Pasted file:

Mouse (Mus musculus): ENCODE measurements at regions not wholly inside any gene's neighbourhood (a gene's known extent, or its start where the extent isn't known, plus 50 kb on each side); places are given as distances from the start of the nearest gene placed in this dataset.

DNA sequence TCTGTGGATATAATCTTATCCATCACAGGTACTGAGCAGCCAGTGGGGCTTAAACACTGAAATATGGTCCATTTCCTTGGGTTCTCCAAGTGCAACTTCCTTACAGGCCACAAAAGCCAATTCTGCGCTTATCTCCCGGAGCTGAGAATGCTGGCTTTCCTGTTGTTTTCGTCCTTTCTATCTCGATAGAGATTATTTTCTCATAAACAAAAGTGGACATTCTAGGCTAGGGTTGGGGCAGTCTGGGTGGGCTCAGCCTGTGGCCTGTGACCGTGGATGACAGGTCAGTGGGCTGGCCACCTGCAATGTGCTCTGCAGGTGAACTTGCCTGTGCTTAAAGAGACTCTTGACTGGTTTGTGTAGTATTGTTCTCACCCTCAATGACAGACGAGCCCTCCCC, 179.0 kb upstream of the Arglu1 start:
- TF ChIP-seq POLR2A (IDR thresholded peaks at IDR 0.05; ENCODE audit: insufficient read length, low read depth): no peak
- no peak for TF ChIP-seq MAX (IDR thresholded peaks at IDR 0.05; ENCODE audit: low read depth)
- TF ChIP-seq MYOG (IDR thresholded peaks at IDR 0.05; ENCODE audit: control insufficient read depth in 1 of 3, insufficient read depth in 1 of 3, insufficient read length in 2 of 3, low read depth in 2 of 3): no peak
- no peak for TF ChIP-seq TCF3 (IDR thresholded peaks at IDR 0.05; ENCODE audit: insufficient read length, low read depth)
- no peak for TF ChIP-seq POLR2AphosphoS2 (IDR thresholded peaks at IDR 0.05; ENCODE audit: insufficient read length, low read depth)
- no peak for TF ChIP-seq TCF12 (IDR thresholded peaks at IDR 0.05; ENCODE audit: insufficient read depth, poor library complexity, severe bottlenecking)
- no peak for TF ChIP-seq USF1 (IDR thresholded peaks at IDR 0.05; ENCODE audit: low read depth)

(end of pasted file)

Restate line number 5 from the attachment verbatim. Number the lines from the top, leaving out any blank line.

- TF ChIP-seq MYOG (IDR thresholded peaks at IDR 0.05; ENCODE audit: control insufficient read depth in 1 of 3, insufficient read depth in 1 of 3, insufficient read length in 2 of 3, low read depth in 2 of 3): no peak